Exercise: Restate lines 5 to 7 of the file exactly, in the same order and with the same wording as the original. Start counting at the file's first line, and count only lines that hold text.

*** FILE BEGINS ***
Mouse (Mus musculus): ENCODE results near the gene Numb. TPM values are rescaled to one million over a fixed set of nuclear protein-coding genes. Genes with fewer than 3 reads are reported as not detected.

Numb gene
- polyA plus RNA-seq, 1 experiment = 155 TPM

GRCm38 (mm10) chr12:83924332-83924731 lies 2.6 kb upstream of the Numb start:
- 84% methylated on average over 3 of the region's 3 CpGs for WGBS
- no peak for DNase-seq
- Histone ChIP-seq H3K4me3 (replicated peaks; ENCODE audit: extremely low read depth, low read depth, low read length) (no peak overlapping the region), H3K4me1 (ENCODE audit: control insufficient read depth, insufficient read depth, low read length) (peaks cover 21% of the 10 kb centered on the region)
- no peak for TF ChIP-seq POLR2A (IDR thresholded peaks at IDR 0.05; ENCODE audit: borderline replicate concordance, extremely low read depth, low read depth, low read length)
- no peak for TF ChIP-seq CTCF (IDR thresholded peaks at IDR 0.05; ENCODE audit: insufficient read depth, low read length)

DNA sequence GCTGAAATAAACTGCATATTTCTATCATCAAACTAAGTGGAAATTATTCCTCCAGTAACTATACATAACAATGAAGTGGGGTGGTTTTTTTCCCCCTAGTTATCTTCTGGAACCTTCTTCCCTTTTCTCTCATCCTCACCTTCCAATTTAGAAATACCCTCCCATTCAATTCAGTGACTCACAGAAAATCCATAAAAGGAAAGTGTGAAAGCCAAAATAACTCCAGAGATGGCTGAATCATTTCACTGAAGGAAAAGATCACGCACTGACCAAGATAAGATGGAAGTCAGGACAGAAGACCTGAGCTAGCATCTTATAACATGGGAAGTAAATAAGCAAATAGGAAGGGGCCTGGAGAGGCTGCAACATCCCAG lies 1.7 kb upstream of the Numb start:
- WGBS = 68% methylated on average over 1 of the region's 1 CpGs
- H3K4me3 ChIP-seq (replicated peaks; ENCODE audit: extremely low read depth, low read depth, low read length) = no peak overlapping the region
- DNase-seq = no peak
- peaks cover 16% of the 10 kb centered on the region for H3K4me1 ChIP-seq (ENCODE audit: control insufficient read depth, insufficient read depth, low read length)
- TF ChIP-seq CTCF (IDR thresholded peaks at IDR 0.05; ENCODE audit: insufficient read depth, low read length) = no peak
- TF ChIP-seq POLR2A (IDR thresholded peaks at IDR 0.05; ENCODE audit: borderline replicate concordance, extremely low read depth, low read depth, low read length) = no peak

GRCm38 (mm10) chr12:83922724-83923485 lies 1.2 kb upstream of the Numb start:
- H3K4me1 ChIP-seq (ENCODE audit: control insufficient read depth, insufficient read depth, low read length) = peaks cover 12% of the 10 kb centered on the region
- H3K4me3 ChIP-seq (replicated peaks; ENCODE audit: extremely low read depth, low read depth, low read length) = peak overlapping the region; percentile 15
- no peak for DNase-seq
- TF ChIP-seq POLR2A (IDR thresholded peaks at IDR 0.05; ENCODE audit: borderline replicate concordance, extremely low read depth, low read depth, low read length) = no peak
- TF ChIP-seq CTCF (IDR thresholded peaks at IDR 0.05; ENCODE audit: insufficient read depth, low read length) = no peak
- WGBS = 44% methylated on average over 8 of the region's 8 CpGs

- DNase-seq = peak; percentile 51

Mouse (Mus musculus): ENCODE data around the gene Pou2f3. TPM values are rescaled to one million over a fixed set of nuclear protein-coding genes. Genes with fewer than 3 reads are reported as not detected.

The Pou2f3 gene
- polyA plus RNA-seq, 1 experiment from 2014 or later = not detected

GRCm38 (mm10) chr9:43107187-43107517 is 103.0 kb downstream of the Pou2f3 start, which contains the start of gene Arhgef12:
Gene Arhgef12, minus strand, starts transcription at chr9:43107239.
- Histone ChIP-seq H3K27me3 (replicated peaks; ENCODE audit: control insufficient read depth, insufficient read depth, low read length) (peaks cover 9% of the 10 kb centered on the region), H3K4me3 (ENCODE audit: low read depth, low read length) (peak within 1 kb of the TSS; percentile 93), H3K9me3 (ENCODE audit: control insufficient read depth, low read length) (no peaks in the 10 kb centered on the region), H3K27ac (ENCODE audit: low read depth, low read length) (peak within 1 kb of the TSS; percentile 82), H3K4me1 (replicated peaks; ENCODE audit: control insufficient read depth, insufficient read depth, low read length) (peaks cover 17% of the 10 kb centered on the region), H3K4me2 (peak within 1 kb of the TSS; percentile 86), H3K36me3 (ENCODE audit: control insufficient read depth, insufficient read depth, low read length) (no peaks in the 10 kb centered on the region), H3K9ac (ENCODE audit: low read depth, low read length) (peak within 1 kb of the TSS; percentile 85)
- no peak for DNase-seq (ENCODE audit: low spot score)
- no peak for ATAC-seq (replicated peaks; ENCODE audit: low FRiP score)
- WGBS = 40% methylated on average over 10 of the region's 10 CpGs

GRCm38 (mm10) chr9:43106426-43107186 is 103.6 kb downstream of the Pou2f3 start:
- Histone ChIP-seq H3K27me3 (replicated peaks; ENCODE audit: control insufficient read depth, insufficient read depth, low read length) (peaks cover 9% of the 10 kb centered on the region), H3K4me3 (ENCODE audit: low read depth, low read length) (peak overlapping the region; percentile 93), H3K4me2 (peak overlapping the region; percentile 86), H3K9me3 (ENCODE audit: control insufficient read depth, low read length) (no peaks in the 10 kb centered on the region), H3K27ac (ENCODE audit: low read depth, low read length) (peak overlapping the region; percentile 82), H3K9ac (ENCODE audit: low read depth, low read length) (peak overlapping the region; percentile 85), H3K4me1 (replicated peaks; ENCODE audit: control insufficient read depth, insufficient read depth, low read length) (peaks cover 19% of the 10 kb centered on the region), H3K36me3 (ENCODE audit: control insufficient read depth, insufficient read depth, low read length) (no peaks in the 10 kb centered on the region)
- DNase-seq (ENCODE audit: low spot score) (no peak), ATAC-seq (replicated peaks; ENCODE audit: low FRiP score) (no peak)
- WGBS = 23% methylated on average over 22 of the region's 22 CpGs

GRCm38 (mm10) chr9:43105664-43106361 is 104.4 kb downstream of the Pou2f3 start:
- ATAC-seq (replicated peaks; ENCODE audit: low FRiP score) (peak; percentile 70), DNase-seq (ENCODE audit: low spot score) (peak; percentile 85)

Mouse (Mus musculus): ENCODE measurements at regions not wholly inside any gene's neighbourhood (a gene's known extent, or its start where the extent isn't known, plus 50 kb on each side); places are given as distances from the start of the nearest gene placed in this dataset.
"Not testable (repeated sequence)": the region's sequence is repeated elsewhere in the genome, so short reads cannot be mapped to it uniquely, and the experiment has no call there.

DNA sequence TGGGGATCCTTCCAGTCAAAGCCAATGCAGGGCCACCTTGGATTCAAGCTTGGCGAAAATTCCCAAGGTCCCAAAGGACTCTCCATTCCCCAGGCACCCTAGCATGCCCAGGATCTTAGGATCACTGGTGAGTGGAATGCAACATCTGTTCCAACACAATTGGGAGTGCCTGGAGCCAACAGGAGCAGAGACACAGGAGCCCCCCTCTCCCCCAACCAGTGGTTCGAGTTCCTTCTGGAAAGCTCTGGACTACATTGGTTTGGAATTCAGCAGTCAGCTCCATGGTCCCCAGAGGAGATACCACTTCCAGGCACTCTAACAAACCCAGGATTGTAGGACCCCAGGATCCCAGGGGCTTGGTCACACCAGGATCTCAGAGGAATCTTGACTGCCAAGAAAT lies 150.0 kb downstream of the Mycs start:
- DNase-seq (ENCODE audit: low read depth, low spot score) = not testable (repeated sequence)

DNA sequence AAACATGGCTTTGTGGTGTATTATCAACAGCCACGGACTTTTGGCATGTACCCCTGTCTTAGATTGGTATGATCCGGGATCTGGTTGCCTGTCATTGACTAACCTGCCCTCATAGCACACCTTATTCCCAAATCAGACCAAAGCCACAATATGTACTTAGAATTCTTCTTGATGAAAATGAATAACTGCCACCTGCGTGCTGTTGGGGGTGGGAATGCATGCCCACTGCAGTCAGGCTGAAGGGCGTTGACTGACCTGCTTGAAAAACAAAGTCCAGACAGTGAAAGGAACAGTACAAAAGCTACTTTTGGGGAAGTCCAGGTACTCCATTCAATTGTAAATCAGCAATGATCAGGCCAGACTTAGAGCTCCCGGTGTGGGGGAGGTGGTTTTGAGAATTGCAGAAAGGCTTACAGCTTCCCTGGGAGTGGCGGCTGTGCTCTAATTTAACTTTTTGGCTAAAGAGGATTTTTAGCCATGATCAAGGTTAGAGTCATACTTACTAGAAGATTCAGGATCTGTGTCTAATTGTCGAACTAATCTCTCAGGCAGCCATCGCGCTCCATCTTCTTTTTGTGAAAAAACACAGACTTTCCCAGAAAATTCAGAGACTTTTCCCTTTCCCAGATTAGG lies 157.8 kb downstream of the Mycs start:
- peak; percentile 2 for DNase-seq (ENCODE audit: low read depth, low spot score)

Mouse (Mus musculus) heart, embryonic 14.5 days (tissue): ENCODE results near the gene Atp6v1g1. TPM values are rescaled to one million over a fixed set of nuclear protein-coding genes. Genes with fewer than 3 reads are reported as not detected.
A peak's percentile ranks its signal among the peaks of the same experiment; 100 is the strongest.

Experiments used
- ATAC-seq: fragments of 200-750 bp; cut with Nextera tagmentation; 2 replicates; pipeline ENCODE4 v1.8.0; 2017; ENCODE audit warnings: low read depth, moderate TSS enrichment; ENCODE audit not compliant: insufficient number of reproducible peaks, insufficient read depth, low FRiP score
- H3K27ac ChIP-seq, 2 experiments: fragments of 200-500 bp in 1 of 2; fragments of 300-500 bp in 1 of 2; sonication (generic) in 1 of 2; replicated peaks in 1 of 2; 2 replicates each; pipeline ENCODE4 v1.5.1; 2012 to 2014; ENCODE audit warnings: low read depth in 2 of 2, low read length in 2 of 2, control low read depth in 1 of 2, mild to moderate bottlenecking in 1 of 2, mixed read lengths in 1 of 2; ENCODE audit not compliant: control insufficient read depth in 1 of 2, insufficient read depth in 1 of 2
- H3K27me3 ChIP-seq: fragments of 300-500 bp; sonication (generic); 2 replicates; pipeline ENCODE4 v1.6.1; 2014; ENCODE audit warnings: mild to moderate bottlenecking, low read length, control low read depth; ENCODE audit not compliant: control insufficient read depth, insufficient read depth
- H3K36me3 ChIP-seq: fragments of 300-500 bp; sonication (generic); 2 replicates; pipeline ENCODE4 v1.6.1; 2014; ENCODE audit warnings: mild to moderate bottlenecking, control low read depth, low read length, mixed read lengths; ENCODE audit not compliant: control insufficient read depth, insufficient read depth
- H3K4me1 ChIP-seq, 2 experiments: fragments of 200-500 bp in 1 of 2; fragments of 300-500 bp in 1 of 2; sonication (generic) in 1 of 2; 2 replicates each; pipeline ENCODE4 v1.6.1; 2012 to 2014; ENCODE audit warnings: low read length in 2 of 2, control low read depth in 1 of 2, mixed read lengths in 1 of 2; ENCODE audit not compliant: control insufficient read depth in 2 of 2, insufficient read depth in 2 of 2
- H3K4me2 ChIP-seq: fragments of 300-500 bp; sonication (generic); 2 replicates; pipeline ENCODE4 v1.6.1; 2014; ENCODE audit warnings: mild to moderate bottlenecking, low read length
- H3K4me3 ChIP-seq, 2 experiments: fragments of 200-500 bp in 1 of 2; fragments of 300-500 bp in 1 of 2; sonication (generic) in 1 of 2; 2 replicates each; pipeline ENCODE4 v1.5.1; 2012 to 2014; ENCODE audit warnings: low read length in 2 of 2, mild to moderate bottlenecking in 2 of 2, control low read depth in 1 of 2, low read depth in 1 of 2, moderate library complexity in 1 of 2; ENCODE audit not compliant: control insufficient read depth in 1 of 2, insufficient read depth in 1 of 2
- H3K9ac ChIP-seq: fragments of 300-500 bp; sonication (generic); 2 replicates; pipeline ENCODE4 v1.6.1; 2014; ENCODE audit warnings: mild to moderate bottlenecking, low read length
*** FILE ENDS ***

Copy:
- 84% methylated on average over 3 of the region's 3 CpGs for WGBS
- no peak for DNase-seq
- Histone ChIP-seq H3K4me3 (replicated peaks; ENCODE audit: extremely low read depth, low read depth, low read length) (no peak overlapping the region), H3K4me1 (ENCODE audit: control insufficient read depth, insufficient read depth, low read length) (peaks cover 21% of the 10 kb centered on the region)